How do I find my gold ring which is lost inside the grass in my garden?
Please tell me an easy way to find my ring quickly.
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If you have 5-10 year old sons, daughter, nieces and nephews (basically kids you trust with a ring), get a group of them together and tell them that whoever finds the ring in the grass will get $20 (or some other appropriate, parent-approved prize). Also have cake & ice cream for those who didn't find it.
Go outside that night with a very strong flashlight or preferably a higher-intensity floodlight. With any luck, the glint of any metal object will stand out considerably compared to anything else you might find among the grass. Work systematically. Search the lawn one square at a time. You are much more likely to find something searching one square meter at a time rather than wandering aimlessly.
First of all, do not assume it is in the garden unless you are absolutely certain. If there is any possibility it is somewhere else, then those other places must be systematically searched.
Do not use a rake. Do not walk around on, or otherwise disturb in any way the search area. Randomly casting around for the object is a bad idea.
The way to find the ring is to systematically search the search area. To do this with a plot of ground, like a backyard, what you should do is string it with a grid. Drive in wooden stakes around the perimeter of the area. Make sure the stakes are well outside anywhere the ring could have dropped. Next, pull twine around the stakes making a lattice pattern. Tie a heavy object to the twine and throw it across so you do not have to walk in the search area. When you are done you should have the yard divided into a grid, each cell being about 16 inches square.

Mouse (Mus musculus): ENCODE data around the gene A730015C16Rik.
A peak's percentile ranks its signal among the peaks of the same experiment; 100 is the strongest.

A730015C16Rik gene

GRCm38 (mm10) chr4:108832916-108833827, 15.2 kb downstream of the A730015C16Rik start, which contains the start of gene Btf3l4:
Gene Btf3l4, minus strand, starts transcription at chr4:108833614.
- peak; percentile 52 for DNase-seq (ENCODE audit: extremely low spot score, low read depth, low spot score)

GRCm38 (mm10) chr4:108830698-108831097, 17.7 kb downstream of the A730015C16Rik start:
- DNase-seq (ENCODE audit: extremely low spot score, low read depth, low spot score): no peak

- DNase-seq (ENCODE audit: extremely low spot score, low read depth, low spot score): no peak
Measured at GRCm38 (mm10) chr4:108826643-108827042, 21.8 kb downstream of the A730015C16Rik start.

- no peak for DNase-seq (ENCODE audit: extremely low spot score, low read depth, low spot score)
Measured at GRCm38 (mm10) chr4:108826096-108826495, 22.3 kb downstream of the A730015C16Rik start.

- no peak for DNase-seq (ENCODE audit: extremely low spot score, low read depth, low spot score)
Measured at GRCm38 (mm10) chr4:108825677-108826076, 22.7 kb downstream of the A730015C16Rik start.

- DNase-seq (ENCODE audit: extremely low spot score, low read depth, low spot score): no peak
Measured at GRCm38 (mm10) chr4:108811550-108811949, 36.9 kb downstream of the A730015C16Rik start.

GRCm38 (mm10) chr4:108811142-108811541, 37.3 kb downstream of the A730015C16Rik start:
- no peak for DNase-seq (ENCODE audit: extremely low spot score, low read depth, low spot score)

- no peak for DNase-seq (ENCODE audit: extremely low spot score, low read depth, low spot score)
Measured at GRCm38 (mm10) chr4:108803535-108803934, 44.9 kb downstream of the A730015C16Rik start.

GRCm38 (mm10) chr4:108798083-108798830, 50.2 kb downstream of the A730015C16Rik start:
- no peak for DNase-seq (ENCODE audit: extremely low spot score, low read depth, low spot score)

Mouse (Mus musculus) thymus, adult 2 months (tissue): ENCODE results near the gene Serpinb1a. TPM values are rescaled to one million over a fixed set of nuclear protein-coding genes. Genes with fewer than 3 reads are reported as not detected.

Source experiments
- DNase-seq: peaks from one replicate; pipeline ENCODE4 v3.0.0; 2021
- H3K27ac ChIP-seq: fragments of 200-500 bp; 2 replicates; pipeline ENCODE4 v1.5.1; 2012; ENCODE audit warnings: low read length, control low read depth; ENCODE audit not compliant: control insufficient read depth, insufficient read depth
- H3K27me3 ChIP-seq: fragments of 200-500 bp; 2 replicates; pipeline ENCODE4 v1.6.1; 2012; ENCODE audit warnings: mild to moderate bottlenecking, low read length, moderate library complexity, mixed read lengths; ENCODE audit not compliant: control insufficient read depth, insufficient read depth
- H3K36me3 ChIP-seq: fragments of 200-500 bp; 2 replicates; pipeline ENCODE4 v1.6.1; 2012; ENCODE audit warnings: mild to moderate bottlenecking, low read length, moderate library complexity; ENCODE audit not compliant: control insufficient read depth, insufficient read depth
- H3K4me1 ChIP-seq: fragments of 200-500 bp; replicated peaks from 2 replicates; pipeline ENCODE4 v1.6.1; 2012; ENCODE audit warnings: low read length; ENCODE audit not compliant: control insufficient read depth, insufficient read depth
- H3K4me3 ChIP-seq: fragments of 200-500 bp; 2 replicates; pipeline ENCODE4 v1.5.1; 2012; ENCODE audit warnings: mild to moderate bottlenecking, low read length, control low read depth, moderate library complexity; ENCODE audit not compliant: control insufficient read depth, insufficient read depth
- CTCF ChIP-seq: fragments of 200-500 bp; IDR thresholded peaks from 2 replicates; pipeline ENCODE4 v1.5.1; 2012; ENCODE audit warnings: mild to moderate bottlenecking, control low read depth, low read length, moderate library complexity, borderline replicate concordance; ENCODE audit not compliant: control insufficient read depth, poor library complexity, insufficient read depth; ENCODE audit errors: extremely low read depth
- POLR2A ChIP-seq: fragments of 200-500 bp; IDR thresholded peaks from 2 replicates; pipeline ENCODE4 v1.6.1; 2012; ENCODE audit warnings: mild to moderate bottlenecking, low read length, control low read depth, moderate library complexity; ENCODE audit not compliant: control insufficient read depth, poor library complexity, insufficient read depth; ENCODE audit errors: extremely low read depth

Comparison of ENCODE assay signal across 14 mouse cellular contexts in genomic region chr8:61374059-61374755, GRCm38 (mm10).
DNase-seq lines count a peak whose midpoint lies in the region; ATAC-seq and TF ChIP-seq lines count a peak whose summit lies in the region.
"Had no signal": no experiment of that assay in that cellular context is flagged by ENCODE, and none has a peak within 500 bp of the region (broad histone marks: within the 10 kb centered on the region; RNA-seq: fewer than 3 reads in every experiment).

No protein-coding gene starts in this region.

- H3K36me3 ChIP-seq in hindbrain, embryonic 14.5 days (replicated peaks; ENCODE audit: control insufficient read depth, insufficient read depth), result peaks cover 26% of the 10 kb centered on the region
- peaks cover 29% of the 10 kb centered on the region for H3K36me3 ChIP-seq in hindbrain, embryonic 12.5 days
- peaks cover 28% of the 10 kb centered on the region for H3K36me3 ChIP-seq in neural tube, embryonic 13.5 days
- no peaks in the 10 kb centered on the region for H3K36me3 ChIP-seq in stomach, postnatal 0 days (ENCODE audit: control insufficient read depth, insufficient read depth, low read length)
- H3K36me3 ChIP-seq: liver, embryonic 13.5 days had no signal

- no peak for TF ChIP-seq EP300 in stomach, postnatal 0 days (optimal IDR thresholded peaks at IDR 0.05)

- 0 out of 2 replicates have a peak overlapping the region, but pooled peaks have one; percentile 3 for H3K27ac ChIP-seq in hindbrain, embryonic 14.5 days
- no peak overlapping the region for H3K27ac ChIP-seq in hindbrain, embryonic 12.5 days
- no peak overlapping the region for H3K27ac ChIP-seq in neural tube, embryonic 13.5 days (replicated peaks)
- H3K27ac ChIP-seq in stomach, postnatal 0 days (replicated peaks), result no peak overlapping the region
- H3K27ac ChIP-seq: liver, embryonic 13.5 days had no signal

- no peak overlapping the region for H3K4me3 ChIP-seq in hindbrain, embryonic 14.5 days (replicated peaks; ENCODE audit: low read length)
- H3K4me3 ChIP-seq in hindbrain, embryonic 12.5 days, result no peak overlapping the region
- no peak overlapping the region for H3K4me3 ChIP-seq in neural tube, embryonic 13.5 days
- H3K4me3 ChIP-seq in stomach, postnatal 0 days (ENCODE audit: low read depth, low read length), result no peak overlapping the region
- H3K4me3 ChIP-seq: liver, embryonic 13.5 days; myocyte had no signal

Once you have divided the search area into a grid, begin searching it cell by cell, marking each cell after you finish it. If your ring is in the search area, it is likely you will find it as long as you thoroughly search each cell. Also, check all branches and twigs in each cell; sometimes an object will catch on a twig.
Crows here in the Pacific Northwest find everything. I threw a loaf of bread squares onto my lawn one morning, trying to remember where I put my single car key. Voila, a crow buggered around and flipped the key so I could see it. Luckily he didn't use it for his nest.
You could try raking the grass, with any luck the ring might hook onto one of the many tines on the rake and thus be retrieved.
If it doesn't hook on, it should be easy to hear the metal on metal 'ding' noise once you've scraped over it.
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